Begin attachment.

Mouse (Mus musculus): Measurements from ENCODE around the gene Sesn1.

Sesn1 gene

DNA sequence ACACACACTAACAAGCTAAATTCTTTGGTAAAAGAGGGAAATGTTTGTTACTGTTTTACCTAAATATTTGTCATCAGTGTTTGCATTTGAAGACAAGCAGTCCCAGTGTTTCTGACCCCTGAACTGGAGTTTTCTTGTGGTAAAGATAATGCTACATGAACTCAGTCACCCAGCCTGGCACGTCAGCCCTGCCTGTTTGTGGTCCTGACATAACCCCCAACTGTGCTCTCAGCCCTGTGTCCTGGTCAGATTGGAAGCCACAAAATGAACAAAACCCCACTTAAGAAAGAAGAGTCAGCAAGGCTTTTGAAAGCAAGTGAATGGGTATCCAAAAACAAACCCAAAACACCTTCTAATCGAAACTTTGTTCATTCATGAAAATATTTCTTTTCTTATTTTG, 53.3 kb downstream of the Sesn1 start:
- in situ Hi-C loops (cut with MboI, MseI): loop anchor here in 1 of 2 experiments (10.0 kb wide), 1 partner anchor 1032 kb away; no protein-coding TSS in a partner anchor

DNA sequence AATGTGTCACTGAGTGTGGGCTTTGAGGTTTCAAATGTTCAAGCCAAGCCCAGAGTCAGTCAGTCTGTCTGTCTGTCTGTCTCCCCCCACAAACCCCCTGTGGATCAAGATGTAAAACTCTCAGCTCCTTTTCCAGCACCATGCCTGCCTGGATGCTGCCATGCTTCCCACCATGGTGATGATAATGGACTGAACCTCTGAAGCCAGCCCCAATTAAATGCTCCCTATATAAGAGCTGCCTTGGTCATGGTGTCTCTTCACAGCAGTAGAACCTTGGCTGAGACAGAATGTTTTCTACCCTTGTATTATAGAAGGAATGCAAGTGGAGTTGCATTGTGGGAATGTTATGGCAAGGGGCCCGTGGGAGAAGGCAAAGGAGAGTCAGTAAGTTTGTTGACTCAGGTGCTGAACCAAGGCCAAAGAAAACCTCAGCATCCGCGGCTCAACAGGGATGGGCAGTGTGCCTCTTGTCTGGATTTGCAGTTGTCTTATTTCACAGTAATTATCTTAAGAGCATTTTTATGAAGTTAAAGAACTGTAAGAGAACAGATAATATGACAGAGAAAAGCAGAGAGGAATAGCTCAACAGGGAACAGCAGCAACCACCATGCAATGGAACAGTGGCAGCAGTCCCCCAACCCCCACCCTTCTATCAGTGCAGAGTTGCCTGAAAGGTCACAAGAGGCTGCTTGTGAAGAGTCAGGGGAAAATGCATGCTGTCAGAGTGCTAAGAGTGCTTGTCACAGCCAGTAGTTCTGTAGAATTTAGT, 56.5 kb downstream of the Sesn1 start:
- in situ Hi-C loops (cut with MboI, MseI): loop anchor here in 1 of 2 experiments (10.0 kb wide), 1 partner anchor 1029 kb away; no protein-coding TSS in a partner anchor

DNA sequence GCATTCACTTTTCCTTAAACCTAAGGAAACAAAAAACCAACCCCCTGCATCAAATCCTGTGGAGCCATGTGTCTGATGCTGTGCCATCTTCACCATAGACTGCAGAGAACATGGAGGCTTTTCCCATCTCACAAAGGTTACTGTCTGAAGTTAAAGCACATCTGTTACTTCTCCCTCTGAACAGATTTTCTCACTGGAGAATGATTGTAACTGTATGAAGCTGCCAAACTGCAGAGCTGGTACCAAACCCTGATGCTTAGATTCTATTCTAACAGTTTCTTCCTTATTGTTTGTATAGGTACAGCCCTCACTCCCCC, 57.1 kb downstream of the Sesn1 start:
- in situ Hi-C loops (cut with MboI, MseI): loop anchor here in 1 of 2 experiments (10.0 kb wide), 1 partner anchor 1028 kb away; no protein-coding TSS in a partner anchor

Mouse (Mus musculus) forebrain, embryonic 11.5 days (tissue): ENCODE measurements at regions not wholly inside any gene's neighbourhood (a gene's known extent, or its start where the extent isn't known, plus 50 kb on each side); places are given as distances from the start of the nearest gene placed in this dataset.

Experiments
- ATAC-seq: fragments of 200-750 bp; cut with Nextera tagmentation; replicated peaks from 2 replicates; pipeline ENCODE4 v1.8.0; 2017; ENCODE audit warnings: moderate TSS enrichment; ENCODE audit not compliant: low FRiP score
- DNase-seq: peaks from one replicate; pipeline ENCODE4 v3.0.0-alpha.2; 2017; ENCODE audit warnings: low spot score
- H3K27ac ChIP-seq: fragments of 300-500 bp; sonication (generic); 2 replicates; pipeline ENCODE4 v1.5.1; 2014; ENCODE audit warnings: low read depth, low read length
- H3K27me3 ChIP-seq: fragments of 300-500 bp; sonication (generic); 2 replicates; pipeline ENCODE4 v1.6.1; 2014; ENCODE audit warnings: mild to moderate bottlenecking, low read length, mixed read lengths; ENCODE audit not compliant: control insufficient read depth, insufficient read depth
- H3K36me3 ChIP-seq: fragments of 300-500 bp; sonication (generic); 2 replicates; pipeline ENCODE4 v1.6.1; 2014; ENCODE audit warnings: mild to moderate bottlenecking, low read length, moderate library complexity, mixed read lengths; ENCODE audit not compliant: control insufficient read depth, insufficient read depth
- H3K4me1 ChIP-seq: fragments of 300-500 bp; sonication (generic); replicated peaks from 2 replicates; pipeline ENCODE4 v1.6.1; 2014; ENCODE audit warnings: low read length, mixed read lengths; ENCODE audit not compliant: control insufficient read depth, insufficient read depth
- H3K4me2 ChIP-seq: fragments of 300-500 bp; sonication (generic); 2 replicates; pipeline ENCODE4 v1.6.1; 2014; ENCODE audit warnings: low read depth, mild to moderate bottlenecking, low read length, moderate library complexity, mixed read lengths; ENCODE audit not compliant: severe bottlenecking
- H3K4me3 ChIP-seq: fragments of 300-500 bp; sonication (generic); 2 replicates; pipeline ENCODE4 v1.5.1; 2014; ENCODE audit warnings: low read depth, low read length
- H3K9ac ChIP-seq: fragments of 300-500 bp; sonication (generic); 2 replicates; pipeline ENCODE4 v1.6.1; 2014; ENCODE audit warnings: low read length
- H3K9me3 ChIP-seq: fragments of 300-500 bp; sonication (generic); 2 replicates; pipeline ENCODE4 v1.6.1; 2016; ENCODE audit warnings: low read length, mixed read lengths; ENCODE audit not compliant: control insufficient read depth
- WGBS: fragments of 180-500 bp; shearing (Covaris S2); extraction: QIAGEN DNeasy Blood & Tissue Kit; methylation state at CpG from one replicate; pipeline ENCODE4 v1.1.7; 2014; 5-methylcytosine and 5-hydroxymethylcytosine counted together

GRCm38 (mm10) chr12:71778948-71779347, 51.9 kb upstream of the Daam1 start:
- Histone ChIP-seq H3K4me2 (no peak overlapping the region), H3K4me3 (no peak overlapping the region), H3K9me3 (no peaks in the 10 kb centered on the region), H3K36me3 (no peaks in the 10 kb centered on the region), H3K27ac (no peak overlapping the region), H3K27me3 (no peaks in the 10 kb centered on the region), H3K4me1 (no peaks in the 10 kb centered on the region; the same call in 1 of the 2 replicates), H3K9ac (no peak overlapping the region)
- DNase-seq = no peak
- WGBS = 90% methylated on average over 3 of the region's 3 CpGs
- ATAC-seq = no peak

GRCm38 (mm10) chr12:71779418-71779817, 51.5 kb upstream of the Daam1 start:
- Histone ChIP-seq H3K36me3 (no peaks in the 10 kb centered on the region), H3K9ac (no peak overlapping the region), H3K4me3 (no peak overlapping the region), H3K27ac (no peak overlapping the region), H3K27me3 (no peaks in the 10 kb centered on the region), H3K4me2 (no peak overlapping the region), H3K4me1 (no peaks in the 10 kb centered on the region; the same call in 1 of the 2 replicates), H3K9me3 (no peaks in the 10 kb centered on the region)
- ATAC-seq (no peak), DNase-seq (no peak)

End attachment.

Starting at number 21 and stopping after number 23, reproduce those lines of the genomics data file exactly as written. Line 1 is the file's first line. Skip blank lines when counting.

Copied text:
- WGBS: fragments of 180-500 bp; shearing (Covaris S2); extraction: QIAGEN DNeasy Blood & Tissue Kit; methylation state at CpG from one replicate; pipeline ENCODE4 v1.1.7; 2014; 5-methylcytosine and 5-hydroxymethylcytosine counted together

GRCm38 (mm10) chr12:71778948-71779347, 51.9 kb upstream of the Daam1 start:
- Histone ChIP-seq H3K4me2 (no peak overlapping the region), H3K4me3 (no peak overlapping the region), H3K9me3 (no peaks in the 10 kb centered on the region), H3K36me3 (no peaks in the 10 kb centered on the region), H3K27ac (no peak overlapping the region), H3K27me3 (no peaks in the 10 kb centered on the region), H3K4me1 (no peaks in the 10 kb centered on the region; the same call in 1 of the 2 replicates), H3K9ac (no peak overlapping the region)